Changes on Farms, in Factories, and in Cities
Frameworks for America's Past
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What were some of the ways that growing
 industry changed America after the Civil War?

1.  Mechanization changed farms

   Mechanization means the increasing use of machines.  One example of mechanization on farms is the mechanical reaper shown in the photo.  It was invented by Cyrus McCormick in 1831 to harvest wheat.  The machine was in use on farms by the 1850s, and was especially useful on the large wheat farms of the Great Plains.

That reaper did the work of 6 men!

   The mechanical reaper could harvest wheat about as fast as six men using the hand held cutting blades shown in this photo.  So mechanization decreased the need for labor (workers) on farms, while allowing farms to produce even more food than before.

The result: farms could grow larger

   The photo shows a very large mechanical reaper in a wheat field around 1900.  Notice how large this farm is.  It is much larger than could be easily handled without the help of machines.  (Tractors were just beginning to replace work horses about this time.)

2.  Factories grew larger

   Factories were also changing as more machines came into widespread use.  This photo shows rows of machines in a large textile (cloth making) factory in Massachusetts. 
Many factories grew large enough that they could produce and sell products not just in one area, but in national markets (all over the country).


3.  Cities grew as industry expanded

   Cities were growing very rapidly as a result of industrialization.  Factories usually located in cities.  That increased the demand for labor (workers) in cities.  Americans - including millions of new immigrants - moved into cities looking for jobs and better opportunities.
   This photo shows a downtown Chicago street around 1900.  Notice the trolley on the tracks in the street, and the fact that horse-drawn wagons and carriages were still common.  Automobiles would begin appearing just a few years later.

Click here to see a larger version of this photo

4.  Railroads helped create national markets
   Railroads played an important part in all of this growth and change.  Here's why:
  • Railroads connected farms to cities near and far.  That provided a way for farmers to sell their crops more easily.
  • Railroads moved raw materials to factories.  That includes natural resources such as wood, coal, copper, and iron ore.
  • Railroads carried the products made in factories all over the country to markets where the products were sold to consumers.
   All of this meant farms and businesses could easily sell their products anywhere in the country, rather than just locally.  The term for this is national markets.  The drawing below shows the city of Chicago, Illinois, about 1870.  Notice the railroad tracks and warehouses all along the waterfront.  The cut-away drawing in the next image shows a special railroad car designed with ice water tanks.  That made it possible for meatpacking companies in Chicago and other cities to ship meat products long distances.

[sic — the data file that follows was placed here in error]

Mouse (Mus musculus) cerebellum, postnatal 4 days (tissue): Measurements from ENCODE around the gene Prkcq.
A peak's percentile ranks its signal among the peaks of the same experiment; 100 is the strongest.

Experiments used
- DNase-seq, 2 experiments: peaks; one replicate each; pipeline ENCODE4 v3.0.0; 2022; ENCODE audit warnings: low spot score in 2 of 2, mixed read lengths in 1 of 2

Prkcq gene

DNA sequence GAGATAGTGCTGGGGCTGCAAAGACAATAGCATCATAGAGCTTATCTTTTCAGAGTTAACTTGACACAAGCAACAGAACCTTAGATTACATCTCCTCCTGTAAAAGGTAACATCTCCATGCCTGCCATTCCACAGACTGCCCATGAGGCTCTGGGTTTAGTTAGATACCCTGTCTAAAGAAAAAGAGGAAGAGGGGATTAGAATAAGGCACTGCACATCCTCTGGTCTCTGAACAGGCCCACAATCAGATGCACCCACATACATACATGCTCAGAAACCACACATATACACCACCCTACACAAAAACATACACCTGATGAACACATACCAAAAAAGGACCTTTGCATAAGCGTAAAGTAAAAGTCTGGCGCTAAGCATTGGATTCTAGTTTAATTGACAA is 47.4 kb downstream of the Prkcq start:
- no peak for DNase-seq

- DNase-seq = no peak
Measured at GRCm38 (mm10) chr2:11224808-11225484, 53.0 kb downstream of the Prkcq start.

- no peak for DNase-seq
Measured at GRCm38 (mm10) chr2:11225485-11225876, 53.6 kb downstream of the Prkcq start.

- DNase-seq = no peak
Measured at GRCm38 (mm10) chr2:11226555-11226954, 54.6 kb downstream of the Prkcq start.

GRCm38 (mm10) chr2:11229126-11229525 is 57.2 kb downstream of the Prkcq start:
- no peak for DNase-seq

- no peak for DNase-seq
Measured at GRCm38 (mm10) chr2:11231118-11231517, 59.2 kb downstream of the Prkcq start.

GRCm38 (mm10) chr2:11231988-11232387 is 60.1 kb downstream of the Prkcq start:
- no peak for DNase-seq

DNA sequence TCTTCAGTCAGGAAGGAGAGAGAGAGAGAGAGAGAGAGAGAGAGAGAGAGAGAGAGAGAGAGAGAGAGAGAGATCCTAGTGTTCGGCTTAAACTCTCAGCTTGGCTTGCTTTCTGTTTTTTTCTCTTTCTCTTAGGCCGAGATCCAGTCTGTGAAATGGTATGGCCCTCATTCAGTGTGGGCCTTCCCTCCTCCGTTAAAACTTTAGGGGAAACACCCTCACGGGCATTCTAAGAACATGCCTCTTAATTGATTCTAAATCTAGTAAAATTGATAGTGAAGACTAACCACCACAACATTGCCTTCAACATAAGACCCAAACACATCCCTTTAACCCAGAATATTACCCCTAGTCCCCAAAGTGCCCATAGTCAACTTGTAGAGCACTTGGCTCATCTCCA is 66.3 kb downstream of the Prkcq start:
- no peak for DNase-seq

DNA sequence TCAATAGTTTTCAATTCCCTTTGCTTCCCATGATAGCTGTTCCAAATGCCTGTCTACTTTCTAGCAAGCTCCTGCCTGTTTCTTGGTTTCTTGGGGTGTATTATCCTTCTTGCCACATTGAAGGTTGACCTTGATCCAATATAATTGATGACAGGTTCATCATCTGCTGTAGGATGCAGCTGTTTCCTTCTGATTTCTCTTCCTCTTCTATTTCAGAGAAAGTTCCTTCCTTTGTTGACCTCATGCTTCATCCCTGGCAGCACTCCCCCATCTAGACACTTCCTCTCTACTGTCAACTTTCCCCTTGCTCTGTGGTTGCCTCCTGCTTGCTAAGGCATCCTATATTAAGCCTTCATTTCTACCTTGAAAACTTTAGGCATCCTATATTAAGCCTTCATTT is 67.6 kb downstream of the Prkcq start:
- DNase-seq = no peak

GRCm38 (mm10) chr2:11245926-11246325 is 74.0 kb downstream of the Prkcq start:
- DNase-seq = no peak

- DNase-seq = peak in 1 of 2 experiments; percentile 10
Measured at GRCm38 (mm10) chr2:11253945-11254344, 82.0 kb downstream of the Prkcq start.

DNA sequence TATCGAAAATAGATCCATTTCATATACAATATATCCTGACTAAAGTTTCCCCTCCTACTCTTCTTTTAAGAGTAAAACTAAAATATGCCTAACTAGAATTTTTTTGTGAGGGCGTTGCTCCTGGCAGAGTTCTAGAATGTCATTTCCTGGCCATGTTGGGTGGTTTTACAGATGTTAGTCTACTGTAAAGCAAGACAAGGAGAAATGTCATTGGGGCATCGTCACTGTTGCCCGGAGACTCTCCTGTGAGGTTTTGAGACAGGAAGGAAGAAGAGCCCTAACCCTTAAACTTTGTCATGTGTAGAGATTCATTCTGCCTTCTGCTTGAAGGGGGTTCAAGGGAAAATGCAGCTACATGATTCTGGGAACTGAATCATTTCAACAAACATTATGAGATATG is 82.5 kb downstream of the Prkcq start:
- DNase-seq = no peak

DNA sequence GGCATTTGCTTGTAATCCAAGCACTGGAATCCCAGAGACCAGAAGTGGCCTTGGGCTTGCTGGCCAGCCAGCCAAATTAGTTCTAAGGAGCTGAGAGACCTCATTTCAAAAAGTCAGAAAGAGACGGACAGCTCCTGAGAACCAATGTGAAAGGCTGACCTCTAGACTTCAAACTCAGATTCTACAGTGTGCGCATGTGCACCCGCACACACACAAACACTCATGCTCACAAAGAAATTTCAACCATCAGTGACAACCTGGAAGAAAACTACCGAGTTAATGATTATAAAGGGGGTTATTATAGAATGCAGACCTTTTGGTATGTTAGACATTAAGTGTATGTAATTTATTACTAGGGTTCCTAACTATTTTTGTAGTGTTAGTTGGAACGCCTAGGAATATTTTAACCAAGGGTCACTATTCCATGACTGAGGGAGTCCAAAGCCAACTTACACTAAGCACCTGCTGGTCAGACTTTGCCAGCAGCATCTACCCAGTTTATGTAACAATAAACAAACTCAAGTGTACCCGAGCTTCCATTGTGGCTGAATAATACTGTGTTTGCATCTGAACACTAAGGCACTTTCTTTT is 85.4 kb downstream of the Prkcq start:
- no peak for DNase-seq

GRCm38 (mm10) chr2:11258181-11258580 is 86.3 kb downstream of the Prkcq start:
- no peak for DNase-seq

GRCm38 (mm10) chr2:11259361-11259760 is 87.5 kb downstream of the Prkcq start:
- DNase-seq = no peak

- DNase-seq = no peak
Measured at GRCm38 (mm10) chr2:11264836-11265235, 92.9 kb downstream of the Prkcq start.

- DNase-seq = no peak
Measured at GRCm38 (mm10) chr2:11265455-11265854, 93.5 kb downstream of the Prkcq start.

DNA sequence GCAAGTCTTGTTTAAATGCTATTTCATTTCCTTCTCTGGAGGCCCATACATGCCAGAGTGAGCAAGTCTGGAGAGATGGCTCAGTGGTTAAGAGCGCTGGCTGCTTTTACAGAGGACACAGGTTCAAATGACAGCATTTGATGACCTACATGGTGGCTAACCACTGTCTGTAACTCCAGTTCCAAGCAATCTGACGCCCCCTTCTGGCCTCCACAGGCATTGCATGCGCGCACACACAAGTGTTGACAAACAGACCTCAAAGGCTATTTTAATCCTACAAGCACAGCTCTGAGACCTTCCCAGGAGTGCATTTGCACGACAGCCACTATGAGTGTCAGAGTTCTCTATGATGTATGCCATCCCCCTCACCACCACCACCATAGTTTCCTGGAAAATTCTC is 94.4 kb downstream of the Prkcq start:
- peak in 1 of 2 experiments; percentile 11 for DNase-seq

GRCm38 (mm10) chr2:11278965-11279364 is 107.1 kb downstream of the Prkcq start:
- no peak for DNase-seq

5.  Consumers had more access to
better products at lower prices

    The changes on farms and in factories helped improve life for most Americans dramatically
.  Industrialization gave consumers (shoppers) access to more and better products than their grandparents had ever dreamed of.

   The photo shows a large department store in Philadelphia in 1905.  By that time, there were also businesses like Sears, Roebuck & Co. that were selling products all over the country through mail order catalogs.

Click here to see a larger version of this photo 

A new way to shop: the Sears mail order catalog

   The Sears company you know today was started in 1893 as a mail order business.  The company printed catalogs that customers could get by mail, then flip through the pages to see the thousands of items the company sold.  The catalog included everything from sewing machines to toys, tools, books, furniture, clothing, and more! 

   The customer filled out an order form, and sent it together with the payment by mail to Sears.  The company warehouse in Chicago sent the items directly to the customer by mail.  This was great for people in small towns and farm areas, where the local stores often had higher prices and not much selection. 

   The local stores, of course, were not happy about the mail order catalogs, because people were often ordering products by mail rather than shopping locally.  The page shown below is from the 1899 Sears catalog.

The photos and Sears catalog page are from the Library of Congress.
The Sears warehouse image and the railroad car images are public domain graphics courtesy Wikipedia.
Some images have been edited or resized for this page.

Copyright Notice

   Copyright 2010, 2017 by David Burns.  All rights reserved.  As a guide to the Virginia Standards of Learning, some pages necessarily include phrases or sentences from that document, which is available online from the Virginia Department of Education.  The author's copyright extends to the original text and graphics, unique design and layout, and related material.